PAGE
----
Furnace

David Lennox was born in Detroit, Michigan on April 15, 1855. He was the son of an expert railroad mechanic, and it was clear early on that Lennox had inherited his father's mechanical ability. He quickly became interested in tools and machinery and discovering how things worked.

Shortly before the Civil War, the Lennox family moved to Aurora, Illinois where they established a machine shop. As the Civil War began to heat up, Lennox's father decided it would be right for him to enlist in the war effort, and he did so for a period of three years. He left home once, returned, and then left again. Tragically, that was the last time the family saw him. Lennox's mother moved the family to Chicago where she ran a grocery store. There, Lennox worked in several machine shops, continuing to hone his mechanical and design skills.

In 1881, Lennox set off for Marshalltown, Iowa, looking for work. He set up a machine shop and was happy to take on the project of creating a staple-making machine for a local businessman. He designed a machine that increased production while lowering costs. It was an instant success. The reputation of the Lennox Machine Shop started to grow beyond Marshalltown city limits. Lennox began planning his own projects, including improving the designs of tools such as trowels and shears.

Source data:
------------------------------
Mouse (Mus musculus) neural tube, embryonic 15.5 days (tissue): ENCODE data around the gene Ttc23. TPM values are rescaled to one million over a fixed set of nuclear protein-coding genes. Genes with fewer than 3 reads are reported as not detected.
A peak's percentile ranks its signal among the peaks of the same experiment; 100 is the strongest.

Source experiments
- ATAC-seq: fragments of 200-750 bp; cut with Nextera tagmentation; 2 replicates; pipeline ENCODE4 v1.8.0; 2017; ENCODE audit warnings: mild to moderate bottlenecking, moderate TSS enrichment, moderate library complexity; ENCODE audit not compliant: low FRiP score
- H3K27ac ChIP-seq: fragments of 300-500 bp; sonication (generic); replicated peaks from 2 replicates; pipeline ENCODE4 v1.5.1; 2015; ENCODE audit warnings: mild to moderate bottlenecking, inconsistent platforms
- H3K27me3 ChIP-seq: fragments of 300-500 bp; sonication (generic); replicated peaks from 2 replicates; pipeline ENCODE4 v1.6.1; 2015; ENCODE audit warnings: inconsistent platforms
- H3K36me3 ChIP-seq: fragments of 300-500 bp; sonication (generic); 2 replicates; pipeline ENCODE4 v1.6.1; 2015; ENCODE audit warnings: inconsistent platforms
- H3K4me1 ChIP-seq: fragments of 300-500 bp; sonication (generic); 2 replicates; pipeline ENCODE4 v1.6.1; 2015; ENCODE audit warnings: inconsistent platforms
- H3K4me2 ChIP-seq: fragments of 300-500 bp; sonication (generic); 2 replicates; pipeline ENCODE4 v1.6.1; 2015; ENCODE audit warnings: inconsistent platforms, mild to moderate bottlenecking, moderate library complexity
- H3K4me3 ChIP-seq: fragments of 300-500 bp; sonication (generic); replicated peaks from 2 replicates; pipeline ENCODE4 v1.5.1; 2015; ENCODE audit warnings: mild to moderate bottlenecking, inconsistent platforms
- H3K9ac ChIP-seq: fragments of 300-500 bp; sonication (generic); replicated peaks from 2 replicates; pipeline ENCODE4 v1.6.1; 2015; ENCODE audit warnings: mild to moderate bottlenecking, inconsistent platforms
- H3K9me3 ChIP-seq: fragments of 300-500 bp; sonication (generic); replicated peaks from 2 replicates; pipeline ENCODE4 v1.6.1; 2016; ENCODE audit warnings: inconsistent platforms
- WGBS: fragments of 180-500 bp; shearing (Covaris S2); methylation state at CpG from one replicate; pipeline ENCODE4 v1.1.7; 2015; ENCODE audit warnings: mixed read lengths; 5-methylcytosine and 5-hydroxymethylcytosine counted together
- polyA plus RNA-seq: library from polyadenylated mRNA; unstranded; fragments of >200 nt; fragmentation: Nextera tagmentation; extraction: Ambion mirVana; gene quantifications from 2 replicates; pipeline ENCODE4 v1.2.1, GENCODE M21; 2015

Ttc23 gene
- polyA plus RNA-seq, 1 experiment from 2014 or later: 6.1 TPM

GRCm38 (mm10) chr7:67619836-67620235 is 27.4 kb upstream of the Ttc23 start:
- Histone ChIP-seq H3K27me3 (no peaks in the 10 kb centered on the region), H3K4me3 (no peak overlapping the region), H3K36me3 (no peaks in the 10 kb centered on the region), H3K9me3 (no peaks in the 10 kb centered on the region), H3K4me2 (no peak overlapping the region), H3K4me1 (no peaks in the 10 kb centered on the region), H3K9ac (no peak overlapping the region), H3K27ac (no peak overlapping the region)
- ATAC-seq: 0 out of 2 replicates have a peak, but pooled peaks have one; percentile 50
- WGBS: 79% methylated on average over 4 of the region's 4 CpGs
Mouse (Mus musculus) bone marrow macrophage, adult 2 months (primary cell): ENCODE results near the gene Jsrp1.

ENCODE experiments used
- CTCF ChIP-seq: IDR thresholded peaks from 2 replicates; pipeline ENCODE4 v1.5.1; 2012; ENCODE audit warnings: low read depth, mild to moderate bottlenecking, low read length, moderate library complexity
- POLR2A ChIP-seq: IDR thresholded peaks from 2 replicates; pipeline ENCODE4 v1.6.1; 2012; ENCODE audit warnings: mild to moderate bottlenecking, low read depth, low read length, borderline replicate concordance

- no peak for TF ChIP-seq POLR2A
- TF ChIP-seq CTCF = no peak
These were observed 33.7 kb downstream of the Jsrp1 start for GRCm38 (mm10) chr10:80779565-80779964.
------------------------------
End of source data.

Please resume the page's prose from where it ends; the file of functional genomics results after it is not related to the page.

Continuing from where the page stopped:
One day, a couple, Ernest Bryant and Ezra Smith from nearby Oskaloosa, Iowa, dropped by Lennox's shop to show him their plans for a new kind of furnace. The furnaces used to heat homes at that time were made of cast iron, which warped and cracked after extended use and caused smoke and coal gases to seep into houses. Bryant and Smith's design was more durable, as they used riveted steel for the heating surface and iron castings for the grates, fronts, and other parts. They asked Lennox if he could make the iron castings for their furnaces. He agreed.

Later, however, Bryant and Smith found themselves unable to pay Lennox for his work. They couldn't find financial backers for the business they had wanted to establish. So, Lennox took over the patents that they had on their designs and started reworking and improving on them. He began building the first Lennox furnaces. The designs he came up with caught on very quickly.

By 1904, however, Lennox was tired of the furnace business, so he sold the company for $54,789 to newspaper publisher D.W. Norris. During the Lennox Furnace Company's first year of business under new ownership, 600 new furnaces were sold.

Today, the company is a multinational, public corporation called Lennox Industries and is still controlled by descendants of the Norris family. A "David Lennox" persona has been featured in Lennox advertising since the 1970s. Lennox Industries is no longer limited to furnaces only. Today, the company makes air conditioning, heating, and fireplace systems for residential and commercial use and develops and sells commercial refrigeration equipment and heat transfer surfaces. Company brands include Lennox, Armstrong Air, and Ducane.